Man in 1980s sex abuse case fights for exoneration
Wednesday, June 25, 2014
MINEOLA, N.Y. (AP) — A man featured in an Oscar-nominated documentary about his fight to vacate his guilty plea in a notorious 1980s sex abuse case has launched another attempt to clear his name.
Jesse Friedman, 45, and his attorney filed a motion Tuesday in Nassau County Court seeking to overturn his 1988 conviction. He and his father, Arnold Friedman, both pleaded guilty to abusing 13 young boys who had taken computer classes in the basement of their Great Neck, Long Island, home.
Friedman, a 45-year-old Internet book dealer who now lives in Bridgeport, Connecticut, for more than a decade has maintained his innocence. His story was portrayed in the 2003 Oscar-nominated documentary “Capturing the Friedmans.” Arnold Friedman died in prison in 1995.
“I never committed a crime against any child ever,” Friedman said at a news conference outside the courthouse Tuesday. “I’m looking forward to a fair opportunity to have the evidence heard before a judge. I know that my exoneration is certain. It’s just a matter of having to fight against a district attorney that refuses to acknowledge the own evidence in front of her.”
A federal appeals court in 2010 refused to overturn Friedman’s conviction but encouraged Nassau County District Attorney Kathleen Rice — who was not the original prosecutor — to review the case. Her review released last year said Friedman’s conviction was warranted.
“By any impartial analysis, the re-investigation process … has only increased confidence in the integrity of Jesse Friedman’s guilty plea and adjudication as a sex offender,” the 168-page report concluded.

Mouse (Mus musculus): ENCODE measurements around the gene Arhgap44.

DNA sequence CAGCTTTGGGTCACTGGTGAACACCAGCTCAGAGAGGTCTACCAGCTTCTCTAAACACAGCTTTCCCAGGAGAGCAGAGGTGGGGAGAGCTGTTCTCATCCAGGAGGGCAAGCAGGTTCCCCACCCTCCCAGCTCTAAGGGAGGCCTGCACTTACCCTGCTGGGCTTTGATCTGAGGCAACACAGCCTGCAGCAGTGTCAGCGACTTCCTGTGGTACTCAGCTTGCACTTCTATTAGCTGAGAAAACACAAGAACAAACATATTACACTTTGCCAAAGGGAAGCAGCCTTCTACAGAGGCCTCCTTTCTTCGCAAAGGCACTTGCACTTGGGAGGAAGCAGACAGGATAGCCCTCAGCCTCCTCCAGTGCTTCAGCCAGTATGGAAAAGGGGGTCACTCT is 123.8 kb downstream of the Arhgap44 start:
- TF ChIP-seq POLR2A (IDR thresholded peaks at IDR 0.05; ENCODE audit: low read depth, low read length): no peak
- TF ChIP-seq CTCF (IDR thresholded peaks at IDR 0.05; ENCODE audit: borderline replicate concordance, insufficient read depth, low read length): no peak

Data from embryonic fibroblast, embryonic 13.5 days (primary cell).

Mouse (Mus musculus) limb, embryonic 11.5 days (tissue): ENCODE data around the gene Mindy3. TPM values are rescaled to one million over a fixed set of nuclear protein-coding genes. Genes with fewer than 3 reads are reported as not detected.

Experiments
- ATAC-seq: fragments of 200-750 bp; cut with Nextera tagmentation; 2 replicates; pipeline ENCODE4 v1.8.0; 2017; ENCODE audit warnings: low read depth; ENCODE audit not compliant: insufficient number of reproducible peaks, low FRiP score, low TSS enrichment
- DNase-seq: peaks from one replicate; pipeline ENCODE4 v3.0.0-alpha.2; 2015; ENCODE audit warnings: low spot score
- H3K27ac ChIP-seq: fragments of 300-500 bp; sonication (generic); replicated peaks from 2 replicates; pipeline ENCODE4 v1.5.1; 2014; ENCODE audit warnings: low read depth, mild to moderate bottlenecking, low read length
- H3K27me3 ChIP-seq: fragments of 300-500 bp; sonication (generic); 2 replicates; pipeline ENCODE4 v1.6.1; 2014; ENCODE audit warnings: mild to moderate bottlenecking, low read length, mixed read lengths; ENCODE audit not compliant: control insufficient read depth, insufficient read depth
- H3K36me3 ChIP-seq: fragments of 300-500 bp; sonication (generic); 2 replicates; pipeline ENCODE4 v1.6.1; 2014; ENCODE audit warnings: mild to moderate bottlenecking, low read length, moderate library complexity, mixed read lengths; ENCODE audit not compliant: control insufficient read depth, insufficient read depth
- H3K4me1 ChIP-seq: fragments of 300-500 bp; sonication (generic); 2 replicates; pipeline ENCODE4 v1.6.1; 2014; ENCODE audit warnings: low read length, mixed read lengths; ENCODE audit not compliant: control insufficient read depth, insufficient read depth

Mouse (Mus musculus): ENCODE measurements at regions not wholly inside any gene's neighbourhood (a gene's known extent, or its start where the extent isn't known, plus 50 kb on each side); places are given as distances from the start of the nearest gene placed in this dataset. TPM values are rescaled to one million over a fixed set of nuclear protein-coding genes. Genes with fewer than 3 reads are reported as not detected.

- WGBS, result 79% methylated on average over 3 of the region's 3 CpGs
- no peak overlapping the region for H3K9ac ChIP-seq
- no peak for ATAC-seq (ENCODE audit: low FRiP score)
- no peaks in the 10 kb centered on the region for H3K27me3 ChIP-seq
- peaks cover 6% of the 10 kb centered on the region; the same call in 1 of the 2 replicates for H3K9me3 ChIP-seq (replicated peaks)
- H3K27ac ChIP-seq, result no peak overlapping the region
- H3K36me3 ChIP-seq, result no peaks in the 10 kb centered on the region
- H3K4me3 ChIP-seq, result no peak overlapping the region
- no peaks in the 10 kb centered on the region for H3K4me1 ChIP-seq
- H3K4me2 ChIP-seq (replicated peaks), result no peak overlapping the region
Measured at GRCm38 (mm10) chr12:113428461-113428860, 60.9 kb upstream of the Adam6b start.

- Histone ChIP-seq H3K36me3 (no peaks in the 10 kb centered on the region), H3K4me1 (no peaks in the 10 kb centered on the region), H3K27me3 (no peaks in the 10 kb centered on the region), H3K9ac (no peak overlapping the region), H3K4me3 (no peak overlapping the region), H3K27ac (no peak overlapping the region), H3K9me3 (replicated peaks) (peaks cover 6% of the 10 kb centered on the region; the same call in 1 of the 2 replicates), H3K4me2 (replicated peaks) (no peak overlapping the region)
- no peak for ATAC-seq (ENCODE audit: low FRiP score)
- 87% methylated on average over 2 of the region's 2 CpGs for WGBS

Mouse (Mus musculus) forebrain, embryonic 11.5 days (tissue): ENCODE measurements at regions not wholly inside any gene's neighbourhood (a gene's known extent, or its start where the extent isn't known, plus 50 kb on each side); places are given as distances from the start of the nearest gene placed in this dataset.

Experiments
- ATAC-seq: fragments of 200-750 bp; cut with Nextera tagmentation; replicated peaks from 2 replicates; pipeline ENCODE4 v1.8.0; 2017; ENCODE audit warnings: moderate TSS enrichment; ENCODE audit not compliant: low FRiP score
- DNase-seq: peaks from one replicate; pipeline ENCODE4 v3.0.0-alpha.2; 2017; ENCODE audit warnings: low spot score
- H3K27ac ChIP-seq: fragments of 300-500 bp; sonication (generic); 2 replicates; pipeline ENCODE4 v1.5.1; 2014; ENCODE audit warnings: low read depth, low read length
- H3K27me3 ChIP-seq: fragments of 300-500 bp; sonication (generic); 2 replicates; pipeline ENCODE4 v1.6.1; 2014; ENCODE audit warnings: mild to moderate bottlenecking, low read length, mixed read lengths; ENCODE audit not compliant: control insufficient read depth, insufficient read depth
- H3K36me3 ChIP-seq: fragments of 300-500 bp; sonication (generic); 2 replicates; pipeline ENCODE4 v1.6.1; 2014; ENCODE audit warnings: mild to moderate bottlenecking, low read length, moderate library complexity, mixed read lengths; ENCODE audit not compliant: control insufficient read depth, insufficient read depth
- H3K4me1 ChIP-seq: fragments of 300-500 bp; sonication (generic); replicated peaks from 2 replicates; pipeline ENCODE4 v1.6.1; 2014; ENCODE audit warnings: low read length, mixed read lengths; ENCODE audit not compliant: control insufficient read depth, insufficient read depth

Friedman and his supporters have repeatedly criticized the methods used in Rice’s review. They maintain that many of the children who made allegations of sexual abuse against the Friedmans had been coerced by police. The defense team also has said numerous students who took computer classes in the Friedman home maintain they had never been victims of abuse or witnessed others being abused.
They also say the trial judge, who has since died, coerced Friedman into pleading guilty under the threat of a severe sentence had he been convicted at trial.
Friedman and his supporters on Tuesday pointed out that noted criminal defense attorney Barry Scheck — who was a member of an advisory panel that reviewed the Rice investigation — has filed an affidavit calling for a court to re-examine the evidence.
The advisory panel oversaw the review team but wasn’t privy to all the information Rice’s investigators had.
“I believe it would be desirable for the court and the parties, utilizing whatever procedural mechanisms the court deems suitable, to review materials not available to the advisory panel, such as grand jury minutes, the original case file, and the results of the re-investigation to aid in finally resolving, to the extent it is possible, the issue of Jesse Friedman’s guilt or innocence,” Scheck said in the affidavit.
Scheck declined to comment to the Associated Press, saying he would let the affidavit speak for itself.
Rice, who was running in a Democratic primary for Congress on Tuesday, said through a spokesman that her office would respond in court to Friedman’s latest finding.
“Independent prosecutors have spent hundreds of hours performing an exhaustive review of this decades-old case and guilty plea, a review that an independent advisory panel has declared to be as thorough and fair as possible,” said spokesman Shams Tarek.
Last week, Friedman filed a lawsuit against Rice and two of her assistants, claiming he was defamed in the report released last year. He said Rice concocted “outrageous” allegations about him.
A Rice spokesman said the lawsuit was meritless.
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